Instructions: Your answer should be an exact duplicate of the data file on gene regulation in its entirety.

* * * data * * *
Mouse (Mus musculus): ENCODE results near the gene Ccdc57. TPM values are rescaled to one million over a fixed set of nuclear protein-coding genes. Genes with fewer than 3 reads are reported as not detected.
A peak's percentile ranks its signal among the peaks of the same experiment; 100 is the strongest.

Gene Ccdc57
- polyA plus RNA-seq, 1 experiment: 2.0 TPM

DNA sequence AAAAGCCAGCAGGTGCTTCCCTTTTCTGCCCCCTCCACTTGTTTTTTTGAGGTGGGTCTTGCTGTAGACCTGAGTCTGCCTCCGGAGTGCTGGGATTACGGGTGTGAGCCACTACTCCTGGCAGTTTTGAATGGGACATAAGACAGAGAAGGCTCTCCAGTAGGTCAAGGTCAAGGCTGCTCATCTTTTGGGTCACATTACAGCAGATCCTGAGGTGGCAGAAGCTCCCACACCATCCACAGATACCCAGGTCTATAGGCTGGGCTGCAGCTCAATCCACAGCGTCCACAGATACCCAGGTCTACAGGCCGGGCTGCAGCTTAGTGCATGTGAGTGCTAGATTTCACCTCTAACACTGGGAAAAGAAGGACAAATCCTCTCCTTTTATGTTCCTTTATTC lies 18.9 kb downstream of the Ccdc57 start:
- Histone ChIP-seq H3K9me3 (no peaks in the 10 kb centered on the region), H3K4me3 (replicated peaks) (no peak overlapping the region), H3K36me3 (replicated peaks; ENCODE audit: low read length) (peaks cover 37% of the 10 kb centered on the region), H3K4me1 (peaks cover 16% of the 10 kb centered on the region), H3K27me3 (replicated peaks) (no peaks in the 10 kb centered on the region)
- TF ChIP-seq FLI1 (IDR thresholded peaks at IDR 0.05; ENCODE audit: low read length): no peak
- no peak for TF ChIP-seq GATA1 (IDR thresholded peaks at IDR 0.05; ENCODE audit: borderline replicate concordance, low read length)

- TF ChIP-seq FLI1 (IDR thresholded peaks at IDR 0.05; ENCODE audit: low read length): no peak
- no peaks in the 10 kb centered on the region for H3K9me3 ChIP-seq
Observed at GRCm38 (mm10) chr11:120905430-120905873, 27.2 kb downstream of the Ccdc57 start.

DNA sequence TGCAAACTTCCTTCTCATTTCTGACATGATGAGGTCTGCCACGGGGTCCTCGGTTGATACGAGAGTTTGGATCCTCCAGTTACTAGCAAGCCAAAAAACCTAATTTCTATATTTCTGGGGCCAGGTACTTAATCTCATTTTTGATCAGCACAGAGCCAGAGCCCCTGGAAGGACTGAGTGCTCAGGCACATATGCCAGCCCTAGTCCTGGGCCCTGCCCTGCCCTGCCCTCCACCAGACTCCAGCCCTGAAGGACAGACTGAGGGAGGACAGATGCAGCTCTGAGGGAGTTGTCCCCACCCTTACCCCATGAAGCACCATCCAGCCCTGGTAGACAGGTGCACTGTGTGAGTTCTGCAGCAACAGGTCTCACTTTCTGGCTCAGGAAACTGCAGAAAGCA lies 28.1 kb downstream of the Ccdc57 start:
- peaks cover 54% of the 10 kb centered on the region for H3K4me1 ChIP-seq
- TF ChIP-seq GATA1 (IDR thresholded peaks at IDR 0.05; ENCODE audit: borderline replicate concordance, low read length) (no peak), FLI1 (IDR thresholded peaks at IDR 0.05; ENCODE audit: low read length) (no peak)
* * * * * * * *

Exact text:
Mouse (Mus musculus): ENCODE results near the gene Ccdc57. TPM values are rescaled to one million over a fixed set of nuclear protein-coding genes. Genes with fewer than 3 reads are reported as not detected.
A peak's percentile ranks its signal among the peaks of the same experiment; 100 is the strongest.

Gene Ccdc57
- polyA plus RNA-seq, 1 experiment: 2.0 TPM

DNA sequence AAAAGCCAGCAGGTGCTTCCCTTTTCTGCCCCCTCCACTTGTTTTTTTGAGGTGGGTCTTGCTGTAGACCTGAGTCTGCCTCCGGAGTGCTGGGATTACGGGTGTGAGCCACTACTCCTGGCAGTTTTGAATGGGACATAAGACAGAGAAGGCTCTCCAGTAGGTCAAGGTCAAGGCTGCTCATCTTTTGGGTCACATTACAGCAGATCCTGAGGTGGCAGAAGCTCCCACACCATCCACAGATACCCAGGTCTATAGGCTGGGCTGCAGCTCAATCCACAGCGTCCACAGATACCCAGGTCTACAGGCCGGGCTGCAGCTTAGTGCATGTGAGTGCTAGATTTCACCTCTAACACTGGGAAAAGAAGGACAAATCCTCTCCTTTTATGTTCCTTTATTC lies 18.9 kb downstream of the Ccdc57 start:
- Histone ChIP-seq H3K9me3 (no peaks in the 10 kb centered on the region), H3K4me3 (replicated peaks) (no peak overlapping the region), H3K36me3 (replicated peaks; ENCODE audit: low read length) (peaks cover 37% of the 10 kb centered on the region), H3K4me1 (peaks cover 16% of the 10 kb centered on the region), H3K27me3 (replicated peaks) (no peaks in the 10 kb centered on the region)
- TF ChIP-seq FLI1 (IDR thresholded peaks at IDR 0.05; ENCODE audit: low read length): no peak
- no peak for TF ChIP-seq GATA1 (IDR thresholded peaks at IDR 0.05; ENCODE audit: borderline replicate concordance, low read length)

- TF ChIP-seq FLI1 (IDR thresholded peaks at IDR 0.05; ENCODE audit: low read length): no peak
- no peaks in the 10 kb centered on the region for H3K9me3 ChIP-seq
Observed at GRCm38 (mm10) chr11:120905430-120905873, 27.2 kb downstream of the Ccdc57 start.

DNA sequence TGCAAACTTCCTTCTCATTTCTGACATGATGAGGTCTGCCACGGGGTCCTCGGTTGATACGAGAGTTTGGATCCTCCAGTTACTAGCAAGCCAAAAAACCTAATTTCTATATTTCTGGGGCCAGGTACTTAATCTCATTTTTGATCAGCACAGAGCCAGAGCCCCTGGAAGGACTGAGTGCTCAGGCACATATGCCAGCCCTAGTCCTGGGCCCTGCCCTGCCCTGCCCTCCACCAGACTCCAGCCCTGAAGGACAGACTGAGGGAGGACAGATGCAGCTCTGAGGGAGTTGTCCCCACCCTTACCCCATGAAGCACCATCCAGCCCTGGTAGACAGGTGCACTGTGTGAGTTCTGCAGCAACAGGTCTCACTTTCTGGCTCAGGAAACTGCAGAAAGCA lies 28.1 kb downstream of the Ccdc57 start:
- peaks cover 54% of the 10 kb centered on the region for H3K4me1 ChIP-seq
- TF ChIP-seq GATA1 (IDR thresholded peaks at IDR 0.05; ENCODE audit: borderline replicate concordance, low read length) (no peak), FLI1 (IDR thresholded peaks at IDR 0.05; ENCODE audit: low read length) (no peak)